|Bal Gupta : Profile|
Bal Gupta graduated from Lehigh University in 1973 with a Ph.D. in Mechanical Engineering. He spent three and a half years as a project engineer with Lehigh Engineering Company, a consulting/engineering firm involved in the design and manufacturing of mechanical parts for the nuclear power industry. In 1977, Bal moved to Pittsburgh and joined Schneider Incorporated, a construction company with heavy involvement in nuclear power plant projects. Bal reported directly to the chairman/owner and was involved in the technical oversight and quality assurance aspects of Schneiderís nuclear work.
In 1978 Bal was asked to develop a new consulting/engineering business unit for Schneider. He conceptualized/started Schneider Consulting Engineers and developed/executed a business strategy that eventually expanded the company into one of the fastest growing firms in the United States. Integral to this growth strategy was Balís acquisition of Design Services Incorporated, a local computer graphics company with state-of-the-art CADD technology. He also developed the strategy for and sold a major multi-million dollar, multi-year engineering contract to design seismic piping and supports for a major nuclear plant project. In addition, by acquiring a Control Data mainframe computer and software he was able to facilitate the design and analysis of these nuclear systems. By 1986 Schneider Consulting Engineers had grown to $40 million in annual revenues. As the result of continuous technological initiatives, and the ability of the Schneider Group to execute design/build projects, the companyís overall annual revenues grew to $500 million.
During this time period, Bal was given the additional assignment to straighten out a failing Schneider subsidiary, Latrobe Die Casting Company. As interim chief operating officer, Bal formulated and implemented strategies to improve quality and reduce losses. He assisted in developing and executing a plan to sell the company.
In 1989, the parent construction company began experiencing serious financial difficulties due to investments in non-core businesses and problem construction projects. Bal aided in the formation of a crisis management team and spearheaded efforts to rescue the Schneider Group from what appeared to be certain bankruptcy. They began closing down unprofitable businesses, selling off assets, repaying debt and facilitating settlements with general creditors. In 1990, this team developed and executed the formation of Vanadium Enterprises Corporation and negotiated an asset purchase of a portion of the Schneider Group. Those assets formed the basis of the new Vanadium Companies.
Vanadium Enterprises Corporation began operations in May 1990 with Bal as the Executive Vice President of the parent corporation and the engineering company, a member of the Board of Directors and Secretary of each subsidiary company. With four operating subsidiary companies, Vanadium provides engineering, environmental, facilities operations and maintenance, computer-based mapping/GIS systems, and construction related services. After five years of operation, Vanadium grew to over 2,000 employees, generated annual revenues in excess of $160 million and retired all of its acquisition debt.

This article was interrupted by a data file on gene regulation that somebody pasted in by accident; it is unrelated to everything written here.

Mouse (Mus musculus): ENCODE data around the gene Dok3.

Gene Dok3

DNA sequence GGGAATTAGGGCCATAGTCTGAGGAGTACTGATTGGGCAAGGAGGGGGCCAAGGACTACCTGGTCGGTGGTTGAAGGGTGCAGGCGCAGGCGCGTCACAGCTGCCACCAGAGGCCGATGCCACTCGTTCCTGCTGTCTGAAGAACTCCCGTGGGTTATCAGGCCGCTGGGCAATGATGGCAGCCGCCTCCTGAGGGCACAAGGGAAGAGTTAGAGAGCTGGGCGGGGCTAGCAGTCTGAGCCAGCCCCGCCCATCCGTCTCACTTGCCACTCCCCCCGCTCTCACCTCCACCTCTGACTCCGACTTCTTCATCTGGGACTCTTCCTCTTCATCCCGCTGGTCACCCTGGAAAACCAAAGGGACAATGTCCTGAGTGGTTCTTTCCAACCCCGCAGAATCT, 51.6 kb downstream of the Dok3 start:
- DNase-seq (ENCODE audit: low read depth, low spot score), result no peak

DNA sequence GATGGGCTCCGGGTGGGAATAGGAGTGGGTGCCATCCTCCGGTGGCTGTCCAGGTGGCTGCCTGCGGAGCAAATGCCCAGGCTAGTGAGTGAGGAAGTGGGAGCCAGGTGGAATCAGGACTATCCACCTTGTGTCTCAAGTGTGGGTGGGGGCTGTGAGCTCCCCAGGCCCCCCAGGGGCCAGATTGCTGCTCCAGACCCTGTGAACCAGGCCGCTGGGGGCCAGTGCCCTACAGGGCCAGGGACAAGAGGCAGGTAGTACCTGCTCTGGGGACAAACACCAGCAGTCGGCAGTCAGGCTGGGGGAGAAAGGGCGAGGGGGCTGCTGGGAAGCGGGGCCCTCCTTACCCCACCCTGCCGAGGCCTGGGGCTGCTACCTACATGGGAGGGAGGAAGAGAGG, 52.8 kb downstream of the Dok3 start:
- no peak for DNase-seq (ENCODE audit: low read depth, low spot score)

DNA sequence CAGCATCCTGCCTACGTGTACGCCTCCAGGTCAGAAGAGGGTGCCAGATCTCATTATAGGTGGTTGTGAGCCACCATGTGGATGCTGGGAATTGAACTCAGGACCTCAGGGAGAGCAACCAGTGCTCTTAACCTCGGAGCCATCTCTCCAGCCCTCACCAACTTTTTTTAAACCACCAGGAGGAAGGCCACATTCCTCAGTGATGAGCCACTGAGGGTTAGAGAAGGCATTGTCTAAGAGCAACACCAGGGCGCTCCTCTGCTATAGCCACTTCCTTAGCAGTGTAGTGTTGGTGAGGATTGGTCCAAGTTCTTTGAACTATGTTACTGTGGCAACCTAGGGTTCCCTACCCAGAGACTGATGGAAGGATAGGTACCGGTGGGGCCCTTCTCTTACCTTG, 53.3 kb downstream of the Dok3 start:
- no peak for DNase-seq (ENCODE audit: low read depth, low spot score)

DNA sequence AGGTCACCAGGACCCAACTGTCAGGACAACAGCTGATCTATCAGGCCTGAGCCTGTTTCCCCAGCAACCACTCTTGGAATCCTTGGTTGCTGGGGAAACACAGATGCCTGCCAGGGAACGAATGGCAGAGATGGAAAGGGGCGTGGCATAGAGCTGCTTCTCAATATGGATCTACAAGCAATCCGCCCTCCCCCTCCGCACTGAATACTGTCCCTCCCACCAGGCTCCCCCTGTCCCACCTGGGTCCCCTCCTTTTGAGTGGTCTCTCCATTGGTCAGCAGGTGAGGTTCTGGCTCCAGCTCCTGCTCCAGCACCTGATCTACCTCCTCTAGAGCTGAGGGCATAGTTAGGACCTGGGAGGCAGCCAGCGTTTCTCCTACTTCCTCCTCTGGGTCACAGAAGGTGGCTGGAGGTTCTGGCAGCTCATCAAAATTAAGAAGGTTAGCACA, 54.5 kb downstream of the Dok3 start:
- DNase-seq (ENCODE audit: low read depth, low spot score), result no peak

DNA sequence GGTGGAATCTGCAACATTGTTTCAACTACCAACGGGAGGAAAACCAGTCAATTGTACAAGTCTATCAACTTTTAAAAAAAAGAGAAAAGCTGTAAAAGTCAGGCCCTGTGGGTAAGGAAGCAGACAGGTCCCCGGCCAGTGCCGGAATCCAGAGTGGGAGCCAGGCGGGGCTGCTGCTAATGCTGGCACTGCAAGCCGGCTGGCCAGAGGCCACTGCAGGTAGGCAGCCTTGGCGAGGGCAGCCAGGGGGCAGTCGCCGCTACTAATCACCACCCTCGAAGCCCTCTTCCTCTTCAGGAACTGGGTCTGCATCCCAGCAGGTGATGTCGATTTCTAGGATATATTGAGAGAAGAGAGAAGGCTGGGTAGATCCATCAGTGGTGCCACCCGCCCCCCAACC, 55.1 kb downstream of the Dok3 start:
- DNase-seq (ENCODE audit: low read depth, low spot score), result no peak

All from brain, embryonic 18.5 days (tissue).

In 1993, one of the Vanadium subsidiaries, Jones Krall Inc. (JKI), started failing and in 1994 it lost close to $600,000. The board appointed Bal president. He quickly assembled a strong management team and spearheaded a focused approach to profitability including the establishment of tighter operating procedures, reduction of corporate overhead, aggressive marketing and cash collection. He also added two new divisions to JKI, Remtech (environmental remediation) and JK/Zell (inspection services). Remtech achieved profitable operation in its ninth month and JK/Zell in its third month. In 1995, under Balís leadership, JKI made a profit of over $400,000, a $1,000,000 turnaround.
In 1997, Bal joined Phoenix Solutions, Inc., a computer software and services company as COO. The company was insolvent and financial situation was rapidly deteriorating. Bal took decisive actions to substantially reduce operating costs, made substantial changes in personnel, financing, banking and legal structured the company. In one year, the company was turned around and enjoyed 65% growth in revenue, the company reported net positive income and was free from any lawsuits and claims. Bal was responsible for developing debt and equity capital for the Company.
In April 2000, Bal joined Jeff Zell Consultants, Inc., as Chief Operating Officer with the objective of diversifying and growing the companyís practice, which included Executive Management Consulting, Construction Management, e-commerce business planning and IT Consulting Services. In 2005 the company diversified into major civil engineering projects through the addition of a subsidiary ďcĒ corporation, Zell Engineers, Inc., located in Pittsburgh, Pennsylvania. Under Balís guidance, the revenue of Jeff Zell Consultants, Inc., grew from $800,000/year in 2000 to over $5,000,000/year by 2009. In 2011, Bal left Jeff Zell Consultants, Inc. to relocate to the Silicon Valley area.